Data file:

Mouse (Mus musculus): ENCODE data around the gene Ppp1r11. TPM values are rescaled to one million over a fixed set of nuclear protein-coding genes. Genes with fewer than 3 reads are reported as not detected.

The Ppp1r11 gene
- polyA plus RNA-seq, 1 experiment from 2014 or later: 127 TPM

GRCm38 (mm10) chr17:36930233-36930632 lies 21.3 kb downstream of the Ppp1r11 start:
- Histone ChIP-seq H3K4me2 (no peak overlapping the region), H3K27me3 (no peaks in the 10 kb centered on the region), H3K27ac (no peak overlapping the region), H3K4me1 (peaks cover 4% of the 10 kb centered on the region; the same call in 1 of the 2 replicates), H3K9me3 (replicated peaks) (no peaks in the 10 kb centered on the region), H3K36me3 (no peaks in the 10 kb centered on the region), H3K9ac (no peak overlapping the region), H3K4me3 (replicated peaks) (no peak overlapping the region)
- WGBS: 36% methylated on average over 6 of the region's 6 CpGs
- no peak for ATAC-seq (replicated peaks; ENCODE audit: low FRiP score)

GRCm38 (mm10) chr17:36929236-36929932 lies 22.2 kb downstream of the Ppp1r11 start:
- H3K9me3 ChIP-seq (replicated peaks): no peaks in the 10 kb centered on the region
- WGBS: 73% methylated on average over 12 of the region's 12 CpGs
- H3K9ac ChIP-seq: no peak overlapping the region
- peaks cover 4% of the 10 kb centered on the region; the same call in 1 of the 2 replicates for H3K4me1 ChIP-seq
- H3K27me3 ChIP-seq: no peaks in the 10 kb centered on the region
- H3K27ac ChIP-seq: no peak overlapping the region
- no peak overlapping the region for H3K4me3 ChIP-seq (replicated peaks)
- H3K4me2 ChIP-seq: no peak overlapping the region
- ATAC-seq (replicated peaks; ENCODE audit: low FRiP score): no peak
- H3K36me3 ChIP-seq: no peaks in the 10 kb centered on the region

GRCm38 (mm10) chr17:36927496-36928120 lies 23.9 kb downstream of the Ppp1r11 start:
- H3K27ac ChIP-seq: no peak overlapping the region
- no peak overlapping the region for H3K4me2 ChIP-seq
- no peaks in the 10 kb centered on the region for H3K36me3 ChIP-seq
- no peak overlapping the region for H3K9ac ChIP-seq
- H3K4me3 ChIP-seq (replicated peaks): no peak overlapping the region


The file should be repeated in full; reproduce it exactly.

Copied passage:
Mouse (Mus musculus): ENCODE data around the gene Ppp1r11. TPM values are rescaled to one million over a fixed set of nuclear protein-coding genes. Genes with fewer than 3 reads are reported as not detected.

The Ppp1r11 gene
- polyA plus RNA-seq, 1 experiment from 2014 or later: 127 TPM

GRCm38 (mm10) chr17:36930233-36930632 lies 21.3 kb downstream of the Ppp1r11 start:
- Histone ChIP-seq H3K4me2 (no peak overlapping the region), H3K27me3 (no peaks in the 10 kb centered on the region), H3K27ac (no peak overlapping the region), H3K4me1 (peaks cover 4% of the 10 kb centered on the region; the same call in 1 of the 2 replicates), H3K9me3 (replicated peaks) (no peaks in the 10 kb centered on the region), H3K36me3 (no peaks in the 10 kb centered on the region), H3K9ac (no peak overlapping the region), H3K4me3 (replicated peaks) (no peak overlapping the region)
- WGBS: 36% methylated on average over 6 of the region's 6 CpGs
- no peak for ATAC-seq (replicated peaks; ENCODE audit: low FRiP score)

GRCm38 (mm10) chr17:36929236-36929932 lies 22.2 kb downstream of the Ppp1r11 start:
- H3K9me3 ChIP-seq (replicated peaks): no peaks in the 10 kb centered on the region
- WGBS: 73% methylated on average over 12 of the region's 12 CpGs
- H3K9ac ChIP-seq: no peak overlapping the region
- peaks cover 4% of the 10 kb centered on the region; the same call in 1 of the 2 replicates for H3K4me1 ChIP-seq
- H3K27me3 ChIP-seq: no peaks in the 10 kb centered on the region
- H3K27ac ChIP-seq: no peak overlapping the region
- no peak overlapping the region for H3K4me3 ChIP-seq (replicated peaks)
- H3K4me2 ChIP-seq: no peak overlapping the region
- ATAC-seq (replicated peaks; ENCODE audit: low FRiP score): no peak
- H3K36me3 ChIP-seq: no peaks in the 10 kb centered on the region

GRCm38 (mm10) chr17:36927496-36928120 lies 23.9 kb downstream of the Ppp1r11 start:
- H3K27ac ChIP-seq: no peak overlapping the region
- no peak overlapping the region for H3K4me2 ChIP-seq
- no peaks in the 10 kb centered on the region for H3K36me3 ChIP-seq
- no peak overlapping the region for H3K9ac ChIP-seq
- H3K4me3 ChIP-seq (replicated peaks): no peak overlapping the region